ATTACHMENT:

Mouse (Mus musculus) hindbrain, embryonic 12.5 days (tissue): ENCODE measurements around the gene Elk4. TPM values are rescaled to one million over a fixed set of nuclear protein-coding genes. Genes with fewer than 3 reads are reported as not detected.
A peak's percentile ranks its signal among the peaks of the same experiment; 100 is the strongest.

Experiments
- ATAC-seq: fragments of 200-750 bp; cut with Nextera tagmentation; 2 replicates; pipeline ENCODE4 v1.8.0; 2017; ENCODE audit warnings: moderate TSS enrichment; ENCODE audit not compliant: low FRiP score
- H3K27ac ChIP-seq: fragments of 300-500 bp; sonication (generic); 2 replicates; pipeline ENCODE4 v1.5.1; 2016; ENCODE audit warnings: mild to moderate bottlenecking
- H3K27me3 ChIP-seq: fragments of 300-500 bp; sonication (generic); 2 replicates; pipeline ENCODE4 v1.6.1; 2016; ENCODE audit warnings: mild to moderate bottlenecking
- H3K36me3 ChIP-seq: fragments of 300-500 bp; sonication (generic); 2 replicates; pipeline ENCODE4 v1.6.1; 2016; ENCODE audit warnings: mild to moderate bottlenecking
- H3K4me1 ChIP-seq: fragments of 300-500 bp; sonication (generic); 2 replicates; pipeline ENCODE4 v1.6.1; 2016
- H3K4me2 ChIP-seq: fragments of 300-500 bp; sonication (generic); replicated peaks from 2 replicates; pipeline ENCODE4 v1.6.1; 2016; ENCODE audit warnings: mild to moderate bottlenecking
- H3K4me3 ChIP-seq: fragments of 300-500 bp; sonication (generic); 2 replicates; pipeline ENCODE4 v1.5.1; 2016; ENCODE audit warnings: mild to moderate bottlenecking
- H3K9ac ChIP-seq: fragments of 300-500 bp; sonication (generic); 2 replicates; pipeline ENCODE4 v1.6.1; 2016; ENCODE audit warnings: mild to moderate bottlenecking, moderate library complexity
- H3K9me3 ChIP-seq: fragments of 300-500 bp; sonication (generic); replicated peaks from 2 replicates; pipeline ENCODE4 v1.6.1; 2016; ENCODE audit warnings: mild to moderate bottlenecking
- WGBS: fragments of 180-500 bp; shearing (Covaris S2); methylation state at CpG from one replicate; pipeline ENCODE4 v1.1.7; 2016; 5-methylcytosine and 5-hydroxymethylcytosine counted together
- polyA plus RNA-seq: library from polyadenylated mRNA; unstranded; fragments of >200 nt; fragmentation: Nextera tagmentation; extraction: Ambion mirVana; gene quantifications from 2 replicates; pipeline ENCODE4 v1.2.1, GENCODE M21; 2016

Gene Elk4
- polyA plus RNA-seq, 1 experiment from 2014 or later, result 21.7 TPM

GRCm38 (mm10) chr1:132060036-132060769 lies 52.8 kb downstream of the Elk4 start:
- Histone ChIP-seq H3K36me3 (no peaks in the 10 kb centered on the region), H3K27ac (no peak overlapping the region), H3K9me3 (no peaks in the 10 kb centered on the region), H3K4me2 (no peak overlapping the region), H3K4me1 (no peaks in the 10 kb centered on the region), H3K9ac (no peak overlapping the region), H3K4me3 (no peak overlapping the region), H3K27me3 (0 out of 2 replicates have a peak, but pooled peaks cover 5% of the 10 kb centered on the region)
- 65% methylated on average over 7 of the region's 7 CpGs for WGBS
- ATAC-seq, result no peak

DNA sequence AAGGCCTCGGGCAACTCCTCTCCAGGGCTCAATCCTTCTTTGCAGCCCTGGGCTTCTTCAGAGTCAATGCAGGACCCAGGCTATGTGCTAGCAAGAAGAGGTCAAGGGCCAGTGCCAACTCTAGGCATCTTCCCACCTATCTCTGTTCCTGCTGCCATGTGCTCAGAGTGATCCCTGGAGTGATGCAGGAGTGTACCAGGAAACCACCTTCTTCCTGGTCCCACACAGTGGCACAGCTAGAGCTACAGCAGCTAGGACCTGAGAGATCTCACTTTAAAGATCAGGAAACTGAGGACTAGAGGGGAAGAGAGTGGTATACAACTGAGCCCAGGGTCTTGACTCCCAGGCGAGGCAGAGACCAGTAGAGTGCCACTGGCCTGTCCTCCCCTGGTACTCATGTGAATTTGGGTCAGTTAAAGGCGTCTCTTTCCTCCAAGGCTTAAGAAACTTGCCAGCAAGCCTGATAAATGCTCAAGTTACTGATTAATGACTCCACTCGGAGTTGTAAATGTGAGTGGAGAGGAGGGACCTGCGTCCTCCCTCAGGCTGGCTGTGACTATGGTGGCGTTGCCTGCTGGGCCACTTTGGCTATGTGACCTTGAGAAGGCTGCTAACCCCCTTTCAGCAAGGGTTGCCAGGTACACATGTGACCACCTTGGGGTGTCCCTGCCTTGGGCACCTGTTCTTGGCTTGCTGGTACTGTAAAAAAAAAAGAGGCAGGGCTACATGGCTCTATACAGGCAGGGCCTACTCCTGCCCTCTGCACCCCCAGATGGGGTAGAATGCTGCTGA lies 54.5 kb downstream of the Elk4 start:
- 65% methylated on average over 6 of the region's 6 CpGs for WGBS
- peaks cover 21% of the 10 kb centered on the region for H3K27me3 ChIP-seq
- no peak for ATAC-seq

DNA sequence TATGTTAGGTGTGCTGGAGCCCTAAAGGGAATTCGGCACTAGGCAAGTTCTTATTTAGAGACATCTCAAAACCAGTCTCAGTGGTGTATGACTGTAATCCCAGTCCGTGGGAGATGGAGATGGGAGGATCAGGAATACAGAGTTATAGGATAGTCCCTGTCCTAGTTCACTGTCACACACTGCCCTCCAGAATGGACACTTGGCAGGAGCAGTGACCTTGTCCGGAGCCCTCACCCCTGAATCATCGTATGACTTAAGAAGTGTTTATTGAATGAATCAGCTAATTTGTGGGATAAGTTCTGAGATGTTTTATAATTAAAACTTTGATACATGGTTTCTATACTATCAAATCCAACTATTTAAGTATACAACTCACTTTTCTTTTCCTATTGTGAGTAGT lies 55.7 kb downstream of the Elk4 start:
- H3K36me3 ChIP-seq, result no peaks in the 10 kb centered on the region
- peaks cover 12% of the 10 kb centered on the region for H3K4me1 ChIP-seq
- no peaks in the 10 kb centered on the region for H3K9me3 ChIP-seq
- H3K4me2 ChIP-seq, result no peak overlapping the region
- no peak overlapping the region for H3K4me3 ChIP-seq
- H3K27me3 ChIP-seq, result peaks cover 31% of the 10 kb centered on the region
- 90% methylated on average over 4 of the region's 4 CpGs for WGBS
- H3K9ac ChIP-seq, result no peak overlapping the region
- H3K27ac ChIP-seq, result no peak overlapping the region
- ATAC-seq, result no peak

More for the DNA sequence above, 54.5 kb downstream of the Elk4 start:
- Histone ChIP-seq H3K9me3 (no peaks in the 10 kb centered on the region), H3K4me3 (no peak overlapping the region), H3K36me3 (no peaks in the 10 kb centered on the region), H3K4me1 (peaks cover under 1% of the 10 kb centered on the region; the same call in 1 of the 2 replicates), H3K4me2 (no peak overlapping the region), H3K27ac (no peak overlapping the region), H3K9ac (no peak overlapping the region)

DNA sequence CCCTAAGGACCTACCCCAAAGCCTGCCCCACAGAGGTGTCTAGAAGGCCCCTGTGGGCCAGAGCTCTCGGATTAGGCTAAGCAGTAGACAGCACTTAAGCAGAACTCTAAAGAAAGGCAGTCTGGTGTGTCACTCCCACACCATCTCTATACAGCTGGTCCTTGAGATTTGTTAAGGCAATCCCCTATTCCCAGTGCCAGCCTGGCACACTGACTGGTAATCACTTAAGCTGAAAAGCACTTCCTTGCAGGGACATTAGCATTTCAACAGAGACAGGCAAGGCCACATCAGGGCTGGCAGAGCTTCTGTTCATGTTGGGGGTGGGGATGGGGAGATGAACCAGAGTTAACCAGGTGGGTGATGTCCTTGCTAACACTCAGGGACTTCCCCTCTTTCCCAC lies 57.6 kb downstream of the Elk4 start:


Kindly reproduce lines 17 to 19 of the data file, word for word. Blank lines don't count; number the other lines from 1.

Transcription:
GRCm38 (mm10) chr1:132060036-132060769 lies 52.8 kb downstream of the Elk4 start:
- Histone ChIP-seq H3K36me3 (no peaks in the 10 kb centered on the region), H3K27ac (no peak overlapping the region), H3K9me3 (no peaks in the 10 kb centered on the region), H3K4me2 (no peak overlapping the region), H3K4me1 (no peaks in the 10 kb centered on the region), H3K9ac (no peak overlapping the region), H3K4me3 (no peak overlapping the region), H3K27me3 (0 out of 2 replicates have a peak, but pooled peaks cover 5% of the 10 kb centered on the region)
- 65% methylated on average over 7 of the region's 7 CpGs for WGBS